Each country has different rules and regulations regarding how much payment is required and when the bonus must be paid. For businesses expanding and hiring internationally, it is extremely important to understand the labor and employment laws of each country to avoid any legal ramifications and to ensure your employees are being compensated fairly.
The United States does not require companies to offer a 13th month bonus for employees. As the United States considers all employment at-will, there is no law that requires employers to give employees any type of payment at the end of the year as a way to help with holidays.
The timeline for when 13th month payments are made will differ from country to country. For the Netherlands, Germany, and the UK, this payment is not a mandatory component of the worker's annual salary. However, most employers customarily offer this holiday bonus in the employment contract, to be paid around Christmas time.
In places like Spain, 13th month pay is mandatory and employees receive payment in two installments (technically as a 13th and 14th month bonus pay), with the 13th month bonus being paid in July and the 14th month bonus being paid at the end of the calendar year.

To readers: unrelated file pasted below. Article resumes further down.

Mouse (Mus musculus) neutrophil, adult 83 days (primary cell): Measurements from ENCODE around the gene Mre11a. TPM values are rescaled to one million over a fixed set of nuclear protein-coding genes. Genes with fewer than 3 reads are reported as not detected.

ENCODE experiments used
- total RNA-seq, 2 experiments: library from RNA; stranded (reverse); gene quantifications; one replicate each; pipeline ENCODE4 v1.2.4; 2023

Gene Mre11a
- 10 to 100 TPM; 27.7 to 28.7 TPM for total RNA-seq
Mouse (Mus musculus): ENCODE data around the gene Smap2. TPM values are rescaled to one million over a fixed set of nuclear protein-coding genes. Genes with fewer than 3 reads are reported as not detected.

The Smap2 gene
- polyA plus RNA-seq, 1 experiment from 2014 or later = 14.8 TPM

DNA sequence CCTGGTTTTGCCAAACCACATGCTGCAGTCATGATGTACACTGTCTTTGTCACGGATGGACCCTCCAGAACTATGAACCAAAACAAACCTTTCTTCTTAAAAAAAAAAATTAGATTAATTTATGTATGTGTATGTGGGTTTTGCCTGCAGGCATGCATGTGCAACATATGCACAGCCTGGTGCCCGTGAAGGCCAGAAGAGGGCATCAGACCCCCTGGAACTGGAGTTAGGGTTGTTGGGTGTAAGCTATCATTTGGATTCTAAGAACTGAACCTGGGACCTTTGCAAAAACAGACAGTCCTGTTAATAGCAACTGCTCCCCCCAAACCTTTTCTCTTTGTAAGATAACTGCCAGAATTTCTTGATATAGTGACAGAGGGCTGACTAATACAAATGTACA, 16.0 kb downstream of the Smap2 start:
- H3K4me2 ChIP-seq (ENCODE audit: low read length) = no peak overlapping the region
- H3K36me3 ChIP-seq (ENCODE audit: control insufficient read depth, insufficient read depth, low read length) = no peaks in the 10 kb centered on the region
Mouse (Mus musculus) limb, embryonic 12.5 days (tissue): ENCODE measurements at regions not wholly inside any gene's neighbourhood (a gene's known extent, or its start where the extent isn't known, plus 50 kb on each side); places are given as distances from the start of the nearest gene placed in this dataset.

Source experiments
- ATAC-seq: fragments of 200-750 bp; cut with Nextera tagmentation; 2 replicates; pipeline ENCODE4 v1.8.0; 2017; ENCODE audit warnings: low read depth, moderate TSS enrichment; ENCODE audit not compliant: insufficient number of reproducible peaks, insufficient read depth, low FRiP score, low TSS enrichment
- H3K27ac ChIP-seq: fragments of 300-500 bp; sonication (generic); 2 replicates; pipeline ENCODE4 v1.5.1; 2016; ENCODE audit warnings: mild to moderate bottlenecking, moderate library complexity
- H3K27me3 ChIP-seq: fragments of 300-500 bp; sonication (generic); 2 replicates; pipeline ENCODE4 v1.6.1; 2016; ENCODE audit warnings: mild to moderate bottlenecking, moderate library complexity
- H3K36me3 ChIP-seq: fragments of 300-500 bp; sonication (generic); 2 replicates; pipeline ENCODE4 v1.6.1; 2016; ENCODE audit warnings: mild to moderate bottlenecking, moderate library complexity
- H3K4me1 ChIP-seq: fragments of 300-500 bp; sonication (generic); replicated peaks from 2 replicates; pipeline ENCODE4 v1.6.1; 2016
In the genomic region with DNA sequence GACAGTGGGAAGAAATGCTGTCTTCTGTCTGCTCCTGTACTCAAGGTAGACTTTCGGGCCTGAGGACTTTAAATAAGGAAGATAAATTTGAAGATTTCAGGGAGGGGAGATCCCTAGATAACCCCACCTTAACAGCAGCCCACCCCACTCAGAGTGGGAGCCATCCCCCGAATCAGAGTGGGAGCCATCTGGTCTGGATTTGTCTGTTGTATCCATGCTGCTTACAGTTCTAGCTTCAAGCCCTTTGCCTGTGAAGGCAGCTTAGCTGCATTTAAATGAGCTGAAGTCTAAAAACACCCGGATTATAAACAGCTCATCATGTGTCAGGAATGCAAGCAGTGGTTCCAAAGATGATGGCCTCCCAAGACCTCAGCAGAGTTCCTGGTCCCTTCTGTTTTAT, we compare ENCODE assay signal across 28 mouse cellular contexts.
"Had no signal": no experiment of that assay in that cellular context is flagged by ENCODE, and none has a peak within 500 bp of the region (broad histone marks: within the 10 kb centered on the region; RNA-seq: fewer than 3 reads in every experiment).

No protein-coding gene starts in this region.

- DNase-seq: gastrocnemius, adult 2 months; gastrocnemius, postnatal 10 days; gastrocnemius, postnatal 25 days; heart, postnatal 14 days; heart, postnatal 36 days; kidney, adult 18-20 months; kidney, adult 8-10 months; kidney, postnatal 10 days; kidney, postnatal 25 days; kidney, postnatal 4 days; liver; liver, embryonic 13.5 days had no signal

Similarly, Colombian employers split the 13th month bonus into two different payments, with half being paid in summer around June and the other half paid in December, around Christmas.
In other countries like Brazil and Mexico, 13th month payments are required by law, and the employer must pay them out sometime in December, unless stated differently in the employment contract.
Although the concept may seem foreign and confusing to US-based companies, once you understand how to calculate 13th month pay, it’s fairly easy to run your global payroll.
In most countries, 13th month pay is equal to one month of an employee’s base pay. It should not include employee allowances, night shift differentials, and other monetary benefits. If an employee has not worked a full calendar year, simply divide their annual base salary by 12 and voila: An employee that earns $48,000 annually would receive a $4,000 bonus during the financial year.